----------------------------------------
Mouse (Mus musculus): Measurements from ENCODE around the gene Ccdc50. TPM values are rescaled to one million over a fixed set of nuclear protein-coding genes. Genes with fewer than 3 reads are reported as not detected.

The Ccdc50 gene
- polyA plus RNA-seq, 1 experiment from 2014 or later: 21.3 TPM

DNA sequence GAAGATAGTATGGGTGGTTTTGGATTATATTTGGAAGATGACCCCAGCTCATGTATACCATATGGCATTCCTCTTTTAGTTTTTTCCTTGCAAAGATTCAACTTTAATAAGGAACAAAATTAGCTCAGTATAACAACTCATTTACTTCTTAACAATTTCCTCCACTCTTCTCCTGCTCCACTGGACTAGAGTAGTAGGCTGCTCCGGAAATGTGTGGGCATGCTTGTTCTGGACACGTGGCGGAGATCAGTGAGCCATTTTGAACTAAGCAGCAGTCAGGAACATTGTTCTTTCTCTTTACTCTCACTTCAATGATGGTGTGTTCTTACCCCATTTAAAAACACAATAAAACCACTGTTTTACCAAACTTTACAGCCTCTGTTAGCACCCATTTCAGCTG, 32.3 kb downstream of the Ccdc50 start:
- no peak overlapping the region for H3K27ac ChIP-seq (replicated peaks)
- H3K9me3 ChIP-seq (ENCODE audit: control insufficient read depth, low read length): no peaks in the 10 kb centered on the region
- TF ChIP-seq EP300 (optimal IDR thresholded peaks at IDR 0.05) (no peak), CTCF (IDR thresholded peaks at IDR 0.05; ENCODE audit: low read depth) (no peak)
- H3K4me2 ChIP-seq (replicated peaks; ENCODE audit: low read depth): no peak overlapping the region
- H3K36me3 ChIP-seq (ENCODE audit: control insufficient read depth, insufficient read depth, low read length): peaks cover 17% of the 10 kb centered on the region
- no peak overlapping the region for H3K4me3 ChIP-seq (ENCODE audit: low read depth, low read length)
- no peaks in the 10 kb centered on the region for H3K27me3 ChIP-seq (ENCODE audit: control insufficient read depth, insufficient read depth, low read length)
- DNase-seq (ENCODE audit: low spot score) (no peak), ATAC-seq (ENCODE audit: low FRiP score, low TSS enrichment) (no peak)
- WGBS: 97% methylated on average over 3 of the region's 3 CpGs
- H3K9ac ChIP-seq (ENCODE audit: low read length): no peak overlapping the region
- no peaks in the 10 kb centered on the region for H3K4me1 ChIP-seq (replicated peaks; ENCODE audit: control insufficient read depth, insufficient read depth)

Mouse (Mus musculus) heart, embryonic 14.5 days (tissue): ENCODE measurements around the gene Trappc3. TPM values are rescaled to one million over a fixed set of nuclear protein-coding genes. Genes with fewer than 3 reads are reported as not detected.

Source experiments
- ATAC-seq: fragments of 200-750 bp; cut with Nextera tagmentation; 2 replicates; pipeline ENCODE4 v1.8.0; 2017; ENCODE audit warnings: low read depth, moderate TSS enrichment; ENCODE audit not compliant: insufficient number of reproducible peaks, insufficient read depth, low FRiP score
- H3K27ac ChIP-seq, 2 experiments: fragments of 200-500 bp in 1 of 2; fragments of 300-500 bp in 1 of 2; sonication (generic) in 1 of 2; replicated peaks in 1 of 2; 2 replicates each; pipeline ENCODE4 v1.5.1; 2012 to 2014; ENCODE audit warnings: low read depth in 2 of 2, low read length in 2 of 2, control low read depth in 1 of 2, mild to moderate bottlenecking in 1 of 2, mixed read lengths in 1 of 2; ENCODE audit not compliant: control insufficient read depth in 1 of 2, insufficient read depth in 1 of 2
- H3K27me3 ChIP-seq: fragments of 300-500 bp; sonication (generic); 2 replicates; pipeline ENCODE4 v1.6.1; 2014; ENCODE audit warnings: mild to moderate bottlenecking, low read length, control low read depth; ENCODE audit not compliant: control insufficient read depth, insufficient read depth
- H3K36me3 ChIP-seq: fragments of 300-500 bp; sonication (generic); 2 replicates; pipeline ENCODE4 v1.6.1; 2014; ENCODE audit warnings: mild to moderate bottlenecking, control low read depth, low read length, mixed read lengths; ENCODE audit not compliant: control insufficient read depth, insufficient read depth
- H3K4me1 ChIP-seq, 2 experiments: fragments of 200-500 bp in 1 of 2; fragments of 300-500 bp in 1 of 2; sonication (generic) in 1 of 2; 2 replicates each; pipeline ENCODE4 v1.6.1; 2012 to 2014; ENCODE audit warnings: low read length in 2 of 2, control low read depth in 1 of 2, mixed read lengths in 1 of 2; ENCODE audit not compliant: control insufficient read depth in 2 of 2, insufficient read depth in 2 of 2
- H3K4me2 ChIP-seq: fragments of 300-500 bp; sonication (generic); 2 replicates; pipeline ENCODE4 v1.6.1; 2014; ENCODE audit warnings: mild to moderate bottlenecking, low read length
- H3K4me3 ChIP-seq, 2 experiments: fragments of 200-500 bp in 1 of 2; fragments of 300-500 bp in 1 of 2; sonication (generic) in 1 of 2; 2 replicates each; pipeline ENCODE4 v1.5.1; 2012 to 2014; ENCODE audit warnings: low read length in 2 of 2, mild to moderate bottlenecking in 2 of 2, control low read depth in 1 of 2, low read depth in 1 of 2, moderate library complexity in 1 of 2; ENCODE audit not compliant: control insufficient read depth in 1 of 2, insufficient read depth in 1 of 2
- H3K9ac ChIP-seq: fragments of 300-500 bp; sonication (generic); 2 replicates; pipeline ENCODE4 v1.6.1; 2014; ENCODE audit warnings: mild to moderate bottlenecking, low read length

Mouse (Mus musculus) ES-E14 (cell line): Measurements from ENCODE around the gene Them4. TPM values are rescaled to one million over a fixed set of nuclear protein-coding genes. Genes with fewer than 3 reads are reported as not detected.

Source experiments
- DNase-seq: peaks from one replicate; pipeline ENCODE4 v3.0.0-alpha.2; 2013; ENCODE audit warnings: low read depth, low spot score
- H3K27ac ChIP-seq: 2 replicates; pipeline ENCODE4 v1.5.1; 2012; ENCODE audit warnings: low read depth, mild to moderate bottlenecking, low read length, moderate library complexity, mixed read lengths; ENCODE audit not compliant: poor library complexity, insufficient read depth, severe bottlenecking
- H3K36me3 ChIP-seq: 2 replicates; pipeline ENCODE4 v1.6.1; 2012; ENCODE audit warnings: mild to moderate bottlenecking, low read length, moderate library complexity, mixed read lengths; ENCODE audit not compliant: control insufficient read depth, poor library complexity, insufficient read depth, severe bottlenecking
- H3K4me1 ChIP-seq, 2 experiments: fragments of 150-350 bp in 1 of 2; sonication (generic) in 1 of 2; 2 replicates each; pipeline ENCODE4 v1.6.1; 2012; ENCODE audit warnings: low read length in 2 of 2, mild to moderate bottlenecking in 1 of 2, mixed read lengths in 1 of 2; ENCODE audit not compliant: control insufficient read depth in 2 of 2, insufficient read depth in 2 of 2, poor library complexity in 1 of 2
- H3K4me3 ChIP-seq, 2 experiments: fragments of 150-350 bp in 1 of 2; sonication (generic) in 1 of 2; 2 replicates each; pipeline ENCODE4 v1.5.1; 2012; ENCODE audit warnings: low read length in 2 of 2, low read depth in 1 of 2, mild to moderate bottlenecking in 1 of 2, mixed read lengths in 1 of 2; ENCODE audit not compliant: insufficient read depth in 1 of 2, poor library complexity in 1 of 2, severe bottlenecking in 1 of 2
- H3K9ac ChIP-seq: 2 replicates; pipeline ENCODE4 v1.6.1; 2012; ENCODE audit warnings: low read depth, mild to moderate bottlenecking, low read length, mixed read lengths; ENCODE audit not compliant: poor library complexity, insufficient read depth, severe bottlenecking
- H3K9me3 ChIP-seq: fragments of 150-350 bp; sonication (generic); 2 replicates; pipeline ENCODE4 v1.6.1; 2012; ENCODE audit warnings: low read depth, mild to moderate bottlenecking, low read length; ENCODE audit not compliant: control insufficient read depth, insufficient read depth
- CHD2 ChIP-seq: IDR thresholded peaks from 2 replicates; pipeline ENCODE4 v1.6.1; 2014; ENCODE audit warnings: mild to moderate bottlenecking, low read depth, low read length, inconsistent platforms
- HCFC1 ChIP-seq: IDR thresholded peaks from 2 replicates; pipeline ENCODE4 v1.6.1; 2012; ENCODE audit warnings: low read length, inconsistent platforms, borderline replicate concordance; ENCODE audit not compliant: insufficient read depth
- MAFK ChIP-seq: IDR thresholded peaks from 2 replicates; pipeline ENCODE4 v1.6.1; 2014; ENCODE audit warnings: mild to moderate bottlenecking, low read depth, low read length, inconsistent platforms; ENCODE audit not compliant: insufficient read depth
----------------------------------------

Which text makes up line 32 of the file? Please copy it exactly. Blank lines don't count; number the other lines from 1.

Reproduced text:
- H3K4me3 ChIP-seq, 2 experiments: fragments of 150-350 bp in 1 of 2; sonication (generic) in 1 of 2; 2 replicates each; pipeline ENCODE4 v1.5.1; 2012; ENCODE audit warnings: low read length in 2 of 2, low read depth in 1 of 2, mild to moderate bottlenecking in 1 of 2, mixed read lengths in 1 of 2; ENCODE audit not compliant: insufficient read depth in 1 of 2, poor library complexity in 1 of 2, severe bottlenecking in 1 of 2